Check out a new inspirational post and Kathleen Raine appreciation post
May your walking be easy, on dry land or snow.
May the good Lord walk with you, wherever you go.
May your troubles brush off, like a sprinkling of dust,
And may you stand strong, for what is good, what is just.
May your soul be always grateful, may joy fill your heart.
May you reach out to others, with love, from the start.
May friendships bring blessing, for you, every day.
And may you be a blessing to those on your way.
—Retired Episcopal Priest Rev. Jane R. Dunning, Diocese of Western Massachusetts; Chaplain, Shelburne Falls Fire Departments
Kathleen Raine chose the path of the visionary poet in the tradition of William Blake. Her aim was “to see a World in a Grain of Sand…. Hold Infinity in the palm of your hand,” in Blake’s words. She was deeply committed to this life choice and devoted enormous energy to her poetry and her essays in support of her sacred craft. She has garnered a place for herself in the pantheon of scholars of mystical poetry, with fourteen volumes of her criticism published, along with four volumes on William Blake alone and a definitive analysis of Golden Dawn idealist poet William Butler Yeats.
Born in London in 1908 and schooled at Girton College, Cambridge, Kathleen Raine undertook her master’s studies in the field of natural science, using the wild landscape of her youth to inform her poetry, and received a degree in 1929. She was the youngest and only woman among the Cambridge Poets of the 1930s and began to include women’s writing as one of her interests when she read Virginia Woolf’s A Room of One’s Own.
Like some of her Romantic predecessors, she had numerous loves and married several times. Unlike others, however, her brilliance was recognized in her lifetime; Raine received many awards for her poetry, her translations—the most memorable of Honoré de Balzac—and her critical work. Her verse was greatly admired by her peers; esteemed poet-critic G.S. Fraser described it as “the poems of a sibyl, perhaps of a rapt visionary, but not of a saint.”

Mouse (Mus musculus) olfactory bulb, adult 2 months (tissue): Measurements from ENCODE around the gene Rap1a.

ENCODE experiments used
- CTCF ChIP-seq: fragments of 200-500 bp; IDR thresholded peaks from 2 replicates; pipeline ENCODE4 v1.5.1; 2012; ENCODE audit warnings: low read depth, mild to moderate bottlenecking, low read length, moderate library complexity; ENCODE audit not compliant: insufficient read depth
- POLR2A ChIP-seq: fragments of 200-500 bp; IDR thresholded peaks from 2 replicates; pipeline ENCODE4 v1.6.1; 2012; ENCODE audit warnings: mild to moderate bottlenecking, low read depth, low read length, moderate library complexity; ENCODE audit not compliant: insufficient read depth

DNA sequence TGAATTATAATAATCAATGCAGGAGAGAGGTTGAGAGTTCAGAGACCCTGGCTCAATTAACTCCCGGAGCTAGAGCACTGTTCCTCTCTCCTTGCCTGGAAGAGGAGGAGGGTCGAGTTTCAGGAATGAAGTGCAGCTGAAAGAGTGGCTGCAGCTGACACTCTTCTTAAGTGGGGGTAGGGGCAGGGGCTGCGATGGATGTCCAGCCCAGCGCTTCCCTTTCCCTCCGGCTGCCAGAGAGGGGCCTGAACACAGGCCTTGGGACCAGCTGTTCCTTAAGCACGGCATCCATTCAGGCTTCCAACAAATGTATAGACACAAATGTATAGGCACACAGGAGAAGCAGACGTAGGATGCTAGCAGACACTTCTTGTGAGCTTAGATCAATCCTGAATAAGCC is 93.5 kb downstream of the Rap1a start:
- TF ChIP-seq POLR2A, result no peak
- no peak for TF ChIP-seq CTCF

Awards notwithstanding, she was given to the occasional extreme. At one
time, she refused to include any poems containing “mere human emotion.” She explained this shocking and extremely limiting measure for her Collected Poems as a commitment to “the symbolic language of…poets of the ‘Romantic’ tradition.” Her editor and publisher convinced her not to exclude some of her finest works from the ultimate volume of her verse, but her attempt to do so certainly illustrates her radical pledge to uphold her alliance to her mystical roots: “I began as a poet of spontaneous inspirations, drawing greatly on nature and fortified by my more precise biological studies…. I have much sympathy for the young generation now reacting against material culture….. I am too firmly rooted in the civilization of the past to speak their language.”
This too is an experience of the soul. The dismembered world that once was the whole god whose broken fragments now lie dead. This passing of reality itself is real.
Kathleen Raine, from Isis Wanderer
Medieval Mystics, Pioneering Poets, Fierce Feminists and First Ladies of Literature (Feminist Book, Gift for Women, Gift for Writers)
This one-of-a-kind tome takes a tour with Sylvia Beach and other booksellers as well as librarians, editors, writers, bibliophiles, and celebrated book clubs. Join women’s studies scholar Anders as she takes you on a ribald ride through the pages of history. Chapter titles include “Prolific Pens” (including Joyce Carol Oates, author of over 100 books), “Mystics, Memoirists and Madwomen”, “Salons and Neosalons”, “Ink in Their Veins” (literary dynasties), and the titillating “Banned, Blacklisted, and Arrested.”